The free program includes 11 elements: the same six elements as in the short plus a second intersection, line, wheel and a third step sequence in a circle. Teams also have the choice of adding another spin, a move in isolation or a pair element such as a death spiral or lift.

Don’t forget that the transitions and the way the skaters move from one element to the next can make or break a team’s program. Choreography is the key.


Because there is so much to pay attention to on the ice simultaneously, the judges could benefit from an additional pair of eyes.

Judges are always on the lookout for the number three. If three or more skaters fail to execute an aspect of an element, it can result in that element being penalized, downgraded or not even being counted.

Let’s use the moves in the field elements as an example. If three or more skaters fail to execute the move correctly by staying on an outside edge on a spread-eagle or Ina Bauer for the required three seconds, then the level of that element will be downgraded.

If the execution of a spin is compromised by three or more skaters not attempting it, the element will not count.

In general, if three or more skaters make an error that is easily seen in terms of length of time on edge, position or rotations during an element, that element will incur a deduction.

What about falls? Given the high risk, the speed and the fact that 16 pairs of blades are working in such close proximity, it is to be expected that there will be tumbles from time to time.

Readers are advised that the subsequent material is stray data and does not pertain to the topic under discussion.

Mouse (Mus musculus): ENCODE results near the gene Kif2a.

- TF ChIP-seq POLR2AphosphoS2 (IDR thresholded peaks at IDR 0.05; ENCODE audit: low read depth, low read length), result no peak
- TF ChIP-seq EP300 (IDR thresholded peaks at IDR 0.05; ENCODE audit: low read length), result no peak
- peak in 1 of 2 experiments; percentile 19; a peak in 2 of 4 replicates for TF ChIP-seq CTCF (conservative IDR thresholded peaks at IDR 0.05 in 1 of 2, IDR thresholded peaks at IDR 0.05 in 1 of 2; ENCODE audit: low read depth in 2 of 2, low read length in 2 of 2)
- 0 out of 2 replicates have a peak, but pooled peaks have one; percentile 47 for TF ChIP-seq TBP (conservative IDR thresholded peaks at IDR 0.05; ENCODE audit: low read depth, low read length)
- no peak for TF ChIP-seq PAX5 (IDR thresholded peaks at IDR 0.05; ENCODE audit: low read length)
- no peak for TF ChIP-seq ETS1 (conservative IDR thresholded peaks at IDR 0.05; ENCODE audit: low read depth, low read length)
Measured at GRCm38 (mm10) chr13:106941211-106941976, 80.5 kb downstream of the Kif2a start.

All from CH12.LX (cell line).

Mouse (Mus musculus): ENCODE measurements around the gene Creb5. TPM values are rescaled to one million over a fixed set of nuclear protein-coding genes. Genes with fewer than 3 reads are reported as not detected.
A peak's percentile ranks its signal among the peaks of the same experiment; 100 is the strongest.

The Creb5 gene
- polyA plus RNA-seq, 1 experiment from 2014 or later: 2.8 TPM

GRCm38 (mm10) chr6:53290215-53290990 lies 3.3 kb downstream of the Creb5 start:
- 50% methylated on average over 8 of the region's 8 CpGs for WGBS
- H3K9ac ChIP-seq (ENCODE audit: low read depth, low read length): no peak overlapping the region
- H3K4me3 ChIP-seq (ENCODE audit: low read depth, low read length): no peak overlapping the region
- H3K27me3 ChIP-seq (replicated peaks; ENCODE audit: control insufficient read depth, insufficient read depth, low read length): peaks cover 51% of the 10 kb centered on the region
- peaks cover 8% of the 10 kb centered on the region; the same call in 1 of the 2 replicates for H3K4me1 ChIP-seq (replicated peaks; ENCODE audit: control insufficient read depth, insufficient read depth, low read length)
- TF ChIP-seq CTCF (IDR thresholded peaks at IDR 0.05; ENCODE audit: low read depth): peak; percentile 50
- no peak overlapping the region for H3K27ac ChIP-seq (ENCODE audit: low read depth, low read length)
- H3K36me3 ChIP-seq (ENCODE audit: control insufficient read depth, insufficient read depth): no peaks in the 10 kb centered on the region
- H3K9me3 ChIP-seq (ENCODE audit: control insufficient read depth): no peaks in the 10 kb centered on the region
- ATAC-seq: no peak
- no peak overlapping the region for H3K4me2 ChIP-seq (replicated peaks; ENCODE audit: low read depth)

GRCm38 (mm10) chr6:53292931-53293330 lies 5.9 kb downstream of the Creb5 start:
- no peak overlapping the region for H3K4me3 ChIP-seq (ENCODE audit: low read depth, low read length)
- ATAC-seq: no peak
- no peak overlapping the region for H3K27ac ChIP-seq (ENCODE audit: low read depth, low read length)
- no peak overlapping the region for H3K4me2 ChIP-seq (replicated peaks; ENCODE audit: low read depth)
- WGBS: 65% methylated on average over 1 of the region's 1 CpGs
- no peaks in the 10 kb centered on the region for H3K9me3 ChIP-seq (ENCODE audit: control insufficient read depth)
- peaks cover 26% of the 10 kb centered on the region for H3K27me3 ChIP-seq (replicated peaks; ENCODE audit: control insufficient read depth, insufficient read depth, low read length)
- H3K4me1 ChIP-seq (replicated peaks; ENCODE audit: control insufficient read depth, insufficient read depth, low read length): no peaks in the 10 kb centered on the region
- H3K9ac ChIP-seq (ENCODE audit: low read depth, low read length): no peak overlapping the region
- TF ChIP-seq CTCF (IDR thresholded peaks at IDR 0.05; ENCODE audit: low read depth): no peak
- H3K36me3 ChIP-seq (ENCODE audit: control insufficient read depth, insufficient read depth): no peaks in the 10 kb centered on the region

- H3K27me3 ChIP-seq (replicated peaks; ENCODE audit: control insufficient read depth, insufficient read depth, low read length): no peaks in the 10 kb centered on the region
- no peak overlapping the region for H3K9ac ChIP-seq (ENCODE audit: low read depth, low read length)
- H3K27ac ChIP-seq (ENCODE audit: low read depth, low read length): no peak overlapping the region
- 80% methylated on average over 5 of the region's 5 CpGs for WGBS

They are costly mistakes. There is a one-point deduction per skater (to a maximum of two points) for a single incident. If there is a second fall at another point in the program, or if the team’s recovery takes longer than 10 seconds, this also results in additional deductions.

Then there is the issue of a fall impacting the quality of an element that is being performed.

As an example, the score of 7.2 points for a well-done no-hold block with a plus two Grade of Execution (GOE) could easily plummet in a heartbeat to 2.2 points if three skaters fall. If the element gets a minus-three GOE, the team will also suffer a further two-point deduction for the falls.


Regardless of who you talk to, the gift of synchro is in the teamwork. “I really like how we work as a team, and because you are with your friends you get more out of the experience,” said Toronto synchro skater Sarah Murray.

Her teammate Hannah Coyle-Asbil agreed. “At the beginning of the year you meet somebody, a stranger, and by the end of the season that stranger has become your best friend,” she explained.

“These friends are special and with you for life. They see you when you’re sad, happy, frustrated or in tears. They see you with makeup or without, half awake or half asleep, at 4:53 a.m. or 11:30 p.m. The bonds that we create are very special.”


With so much happening on the ice, the excitement of synchronized skating easily travels beyond the boards.

It has to be said that some of the most fun to be had at any synchro competition comes from the enthusiastic crowds.

The fans are pumped, the skaters are pumped, and while what is happening on the ice can be thrilling, the excitement in the stands can be electric. That is probably why so many casual observers have embraced the sport and become passionate fans in no time at all.

Synchro. Skating worth watching!

Pj Kwong is a writer, figure skating coach and television commentator. She can be reached at www.pjkwong.com

Originally published in December 2010